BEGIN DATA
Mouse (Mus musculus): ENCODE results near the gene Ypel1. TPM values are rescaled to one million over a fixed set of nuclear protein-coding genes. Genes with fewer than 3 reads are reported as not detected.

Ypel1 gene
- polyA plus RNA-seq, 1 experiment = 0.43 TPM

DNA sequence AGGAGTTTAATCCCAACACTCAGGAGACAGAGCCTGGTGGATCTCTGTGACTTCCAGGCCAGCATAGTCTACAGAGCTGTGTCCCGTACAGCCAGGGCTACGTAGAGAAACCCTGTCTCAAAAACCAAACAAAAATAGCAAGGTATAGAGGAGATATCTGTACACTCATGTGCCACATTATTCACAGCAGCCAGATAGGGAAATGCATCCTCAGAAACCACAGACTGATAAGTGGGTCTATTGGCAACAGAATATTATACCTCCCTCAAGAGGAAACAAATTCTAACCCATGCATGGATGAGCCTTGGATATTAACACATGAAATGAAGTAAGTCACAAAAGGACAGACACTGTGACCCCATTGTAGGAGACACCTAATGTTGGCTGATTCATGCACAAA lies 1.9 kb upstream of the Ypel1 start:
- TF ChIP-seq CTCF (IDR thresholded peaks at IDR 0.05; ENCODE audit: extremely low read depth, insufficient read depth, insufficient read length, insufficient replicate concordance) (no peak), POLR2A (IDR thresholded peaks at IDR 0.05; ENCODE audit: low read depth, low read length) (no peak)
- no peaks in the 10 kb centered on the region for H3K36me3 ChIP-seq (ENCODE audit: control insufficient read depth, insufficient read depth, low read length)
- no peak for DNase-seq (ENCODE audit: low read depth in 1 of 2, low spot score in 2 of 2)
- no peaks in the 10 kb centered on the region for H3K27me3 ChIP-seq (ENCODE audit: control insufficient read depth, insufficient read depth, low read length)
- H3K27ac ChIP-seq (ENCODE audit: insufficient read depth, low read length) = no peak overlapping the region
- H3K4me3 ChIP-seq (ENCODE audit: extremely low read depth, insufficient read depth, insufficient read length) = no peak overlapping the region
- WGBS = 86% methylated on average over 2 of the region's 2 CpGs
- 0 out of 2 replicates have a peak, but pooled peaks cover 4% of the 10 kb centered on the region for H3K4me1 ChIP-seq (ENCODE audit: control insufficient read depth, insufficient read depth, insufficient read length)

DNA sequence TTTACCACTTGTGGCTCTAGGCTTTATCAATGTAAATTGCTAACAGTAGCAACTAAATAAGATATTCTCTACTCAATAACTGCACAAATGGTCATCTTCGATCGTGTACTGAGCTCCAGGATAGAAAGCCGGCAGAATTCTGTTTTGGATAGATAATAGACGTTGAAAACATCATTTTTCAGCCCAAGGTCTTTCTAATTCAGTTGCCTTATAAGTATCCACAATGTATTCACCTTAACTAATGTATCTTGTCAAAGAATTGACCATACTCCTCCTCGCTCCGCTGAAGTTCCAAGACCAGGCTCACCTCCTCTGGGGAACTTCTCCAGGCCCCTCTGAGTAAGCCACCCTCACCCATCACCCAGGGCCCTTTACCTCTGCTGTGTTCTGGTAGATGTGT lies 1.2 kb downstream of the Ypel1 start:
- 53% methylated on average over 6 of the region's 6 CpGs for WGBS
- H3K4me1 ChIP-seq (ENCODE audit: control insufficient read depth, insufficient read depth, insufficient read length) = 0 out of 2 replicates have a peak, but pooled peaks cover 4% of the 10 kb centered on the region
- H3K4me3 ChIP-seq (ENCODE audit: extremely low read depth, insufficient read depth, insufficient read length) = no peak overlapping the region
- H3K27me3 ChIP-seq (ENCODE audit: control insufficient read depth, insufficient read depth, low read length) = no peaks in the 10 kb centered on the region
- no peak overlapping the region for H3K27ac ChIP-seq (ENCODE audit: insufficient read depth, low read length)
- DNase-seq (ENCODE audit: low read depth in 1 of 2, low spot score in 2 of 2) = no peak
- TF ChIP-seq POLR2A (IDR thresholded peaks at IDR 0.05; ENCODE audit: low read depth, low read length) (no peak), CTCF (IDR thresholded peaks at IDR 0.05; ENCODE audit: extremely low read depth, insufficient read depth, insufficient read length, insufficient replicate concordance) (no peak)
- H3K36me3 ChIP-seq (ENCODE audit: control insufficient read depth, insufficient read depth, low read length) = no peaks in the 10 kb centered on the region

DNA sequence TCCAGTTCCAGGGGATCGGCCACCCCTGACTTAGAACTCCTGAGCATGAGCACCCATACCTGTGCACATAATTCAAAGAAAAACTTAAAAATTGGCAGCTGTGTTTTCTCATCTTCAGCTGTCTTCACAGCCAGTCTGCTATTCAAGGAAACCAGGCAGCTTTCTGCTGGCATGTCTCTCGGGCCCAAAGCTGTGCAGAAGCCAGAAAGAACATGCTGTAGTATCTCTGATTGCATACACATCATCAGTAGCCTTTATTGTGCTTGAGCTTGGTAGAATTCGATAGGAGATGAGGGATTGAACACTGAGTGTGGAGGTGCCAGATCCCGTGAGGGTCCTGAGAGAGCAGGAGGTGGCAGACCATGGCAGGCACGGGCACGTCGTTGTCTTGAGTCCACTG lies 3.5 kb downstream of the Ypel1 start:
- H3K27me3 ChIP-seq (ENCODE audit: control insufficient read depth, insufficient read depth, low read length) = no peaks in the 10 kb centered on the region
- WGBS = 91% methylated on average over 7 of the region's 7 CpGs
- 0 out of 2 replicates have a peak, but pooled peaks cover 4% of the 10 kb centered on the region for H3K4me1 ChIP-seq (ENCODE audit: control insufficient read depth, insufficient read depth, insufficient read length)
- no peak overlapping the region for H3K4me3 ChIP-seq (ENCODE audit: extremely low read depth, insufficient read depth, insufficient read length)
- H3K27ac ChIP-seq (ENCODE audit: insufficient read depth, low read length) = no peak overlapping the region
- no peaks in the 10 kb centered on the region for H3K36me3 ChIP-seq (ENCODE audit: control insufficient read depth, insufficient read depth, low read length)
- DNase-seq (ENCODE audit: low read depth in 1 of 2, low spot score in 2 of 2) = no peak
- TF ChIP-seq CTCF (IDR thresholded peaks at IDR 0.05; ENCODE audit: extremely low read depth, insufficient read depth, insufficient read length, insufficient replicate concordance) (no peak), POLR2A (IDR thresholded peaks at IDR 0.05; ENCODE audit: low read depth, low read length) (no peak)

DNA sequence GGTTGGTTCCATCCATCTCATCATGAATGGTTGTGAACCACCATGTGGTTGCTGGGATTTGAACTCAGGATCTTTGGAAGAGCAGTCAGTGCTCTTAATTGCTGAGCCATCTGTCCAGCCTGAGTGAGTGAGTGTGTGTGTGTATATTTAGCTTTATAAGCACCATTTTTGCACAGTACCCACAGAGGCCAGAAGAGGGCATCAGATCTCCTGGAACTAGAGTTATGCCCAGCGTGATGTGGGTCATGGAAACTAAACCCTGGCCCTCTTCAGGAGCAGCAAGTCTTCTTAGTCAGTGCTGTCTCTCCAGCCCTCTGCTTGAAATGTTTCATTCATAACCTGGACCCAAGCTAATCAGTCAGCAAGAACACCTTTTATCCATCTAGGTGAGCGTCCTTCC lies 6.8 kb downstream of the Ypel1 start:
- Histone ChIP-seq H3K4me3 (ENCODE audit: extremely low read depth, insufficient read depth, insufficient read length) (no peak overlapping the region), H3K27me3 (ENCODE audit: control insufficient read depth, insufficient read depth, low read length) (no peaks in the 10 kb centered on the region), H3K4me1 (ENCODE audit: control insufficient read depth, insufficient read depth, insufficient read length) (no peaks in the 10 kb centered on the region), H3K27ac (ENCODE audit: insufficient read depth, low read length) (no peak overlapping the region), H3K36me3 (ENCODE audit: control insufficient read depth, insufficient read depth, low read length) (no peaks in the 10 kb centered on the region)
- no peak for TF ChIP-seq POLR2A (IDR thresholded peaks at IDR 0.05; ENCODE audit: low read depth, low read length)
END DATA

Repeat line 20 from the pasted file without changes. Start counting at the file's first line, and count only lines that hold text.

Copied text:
- TF ChIP-seq POLR2A (IDR thresholded peaks at IDR 0.05; ENCODE audit: low read depth, low read length) (no peak), CTCF (IDR thresholded peaks at IDR 0.05; ENCODE audit: extremely low read depth, insufficient read depth, insufficient read length, insufficient replicate concordance) (no peak)